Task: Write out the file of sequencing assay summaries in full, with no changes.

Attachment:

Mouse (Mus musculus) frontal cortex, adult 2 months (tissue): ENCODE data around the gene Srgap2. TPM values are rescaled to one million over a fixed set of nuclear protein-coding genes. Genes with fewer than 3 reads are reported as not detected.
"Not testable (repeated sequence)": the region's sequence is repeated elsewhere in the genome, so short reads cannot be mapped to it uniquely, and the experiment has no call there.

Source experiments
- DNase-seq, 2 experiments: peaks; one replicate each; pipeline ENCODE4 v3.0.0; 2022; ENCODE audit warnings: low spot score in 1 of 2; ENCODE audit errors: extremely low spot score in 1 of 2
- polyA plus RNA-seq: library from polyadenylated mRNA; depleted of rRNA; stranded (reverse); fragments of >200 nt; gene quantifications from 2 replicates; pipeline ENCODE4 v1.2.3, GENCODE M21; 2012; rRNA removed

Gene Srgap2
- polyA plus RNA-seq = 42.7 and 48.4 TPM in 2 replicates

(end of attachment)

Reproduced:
Mouse (Mus musculus) frontal cortex, adult 2 months (tissue): ENCODE data around the gene Srgap2. TPM values are rescaled to one million over a fixed set of nuclear protein-coding genes. Genes with fewer than 3 reads are reported as not detected.
"Not testable (repeated sequence)": the region's sequence is repeated elsewhere in the genome, so short reads cannot be mapped to it uniquely, and the experiment has no call there.

Source experiments
- DNase-seq, 2 experiments: peaks; one replicate each; pipeline ENCODE4 v3.0.0; 2022; ENCODE audit warnings: low spot score in 1 of 2; ENCODE audit errors: extremely low spot score in 1 of 2
- polyA plus RNA-seq: library from polyadenylated mRNA; depleted of rRNA; stranded (reverse); fragments of >200 nt; gene quantifications from 2 replicates; pipeline ENCODE4 v1.2.3, GENCODE M21; 2012; rRNA removed

Gene Srgap2
- polyA plus RNA-seq = 42.7 and 48.4 TPM in 2 replicates